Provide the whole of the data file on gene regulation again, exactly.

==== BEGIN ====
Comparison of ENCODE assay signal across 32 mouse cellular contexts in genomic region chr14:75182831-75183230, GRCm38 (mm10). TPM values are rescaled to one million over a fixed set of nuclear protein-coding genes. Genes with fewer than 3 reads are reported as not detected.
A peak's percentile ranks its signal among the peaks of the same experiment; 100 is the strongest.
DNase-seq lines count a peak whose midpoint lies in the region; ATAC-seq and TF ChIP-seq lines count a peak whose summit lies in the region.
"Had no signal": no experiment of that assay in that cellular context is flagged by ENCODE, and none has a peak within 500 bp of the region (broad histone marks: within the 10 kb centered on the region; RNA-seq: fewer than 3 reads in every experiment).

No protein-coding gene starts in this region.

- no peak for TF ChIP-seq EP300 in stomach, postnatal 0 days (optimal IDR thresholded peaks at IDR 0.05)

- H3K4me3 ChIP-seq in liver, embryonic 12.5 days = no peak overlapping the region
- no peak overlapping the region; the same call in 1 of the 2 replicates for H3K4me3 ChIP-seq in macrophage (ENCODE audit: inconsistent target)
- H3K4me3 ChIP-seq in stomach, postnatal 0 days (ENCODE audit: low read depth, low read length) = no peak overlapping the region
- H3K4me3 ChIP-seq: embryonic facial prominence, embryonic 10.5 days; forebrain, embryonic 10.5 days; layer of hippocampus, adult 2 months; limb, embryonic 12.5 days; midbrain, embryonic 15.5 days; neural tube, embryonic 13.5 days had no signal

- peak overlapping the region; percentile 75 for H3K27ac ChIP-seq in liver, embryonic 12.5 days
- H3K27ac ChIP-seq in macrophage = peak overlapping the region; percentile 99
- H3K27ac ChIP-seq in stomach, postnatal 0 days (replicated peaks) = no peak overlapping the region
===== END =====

Comparison of ENCODE assay signal across 32 mouse cellular contexts in genomic region chr14:75182831-75183230, GRCm38 (mm10). TPM values are rescaled to one million over a fixed set of nuclear protein-coding genes. Genes with fewer than 3 reads are reported as not detected.
A peak's percentile ranks its signal among the peaks of the same experiment; 100 is the strongest.
DNase-seq lines count a peak whose midpoint lies in the region; ATAC-seq and TF ChIP-seq lines count a peak whose summit lies in the region.
"Had no signal": no experiment of that assay in that cellular context is flagged by ENCODE, and none has a peak within 500 bp of the region (broad histone marks: within the 10 kb centered on the region; RNA-seq: fewer than 3 reads in every experiment).

No protein-coding gene starts in this region.

- no peak for TF ChIP-seq EP300 in stomach, postnatal 0 days (optimal IDR thresholded peaks at IDR 0.05)

- H3K4me3 ChIP-seq in liver, embryonic 12.5 days = no peak overlapping the region
- no peak overlapping the region; the same call in 1 of the 2 replicates for H3K4me3 ChIP-seq in macrophage (ENCODE audit: inconsistent target)
- H3K4me3 ChIP-seq in stomach, postnatal 0 days (ENCODE audit: low read depth, low read length) = no peak overlapping the region
- H3K4me3 ChIP-seq: embryonic facial prominence, embryonic 10.5 days; forebrain, embryonic 10.5 days; layer of hippocampus, adult 2 months; limb, embryonic 12.5 days; midbrain, embryonic 15.5 days; neural tube, embryonic 13.5 days had no signal

- peak overlapping the region; percentile 75 for H3K27ac ChIP-seq in liver, embryonic 12.5 days
- H3K27ac ChIP-seq in macrophage = peak overlapping the region; percentile 99
- H3K27ac ChIP-seq in stomach, postnatal 0 days (replicated peaks) = no peak overlapping the region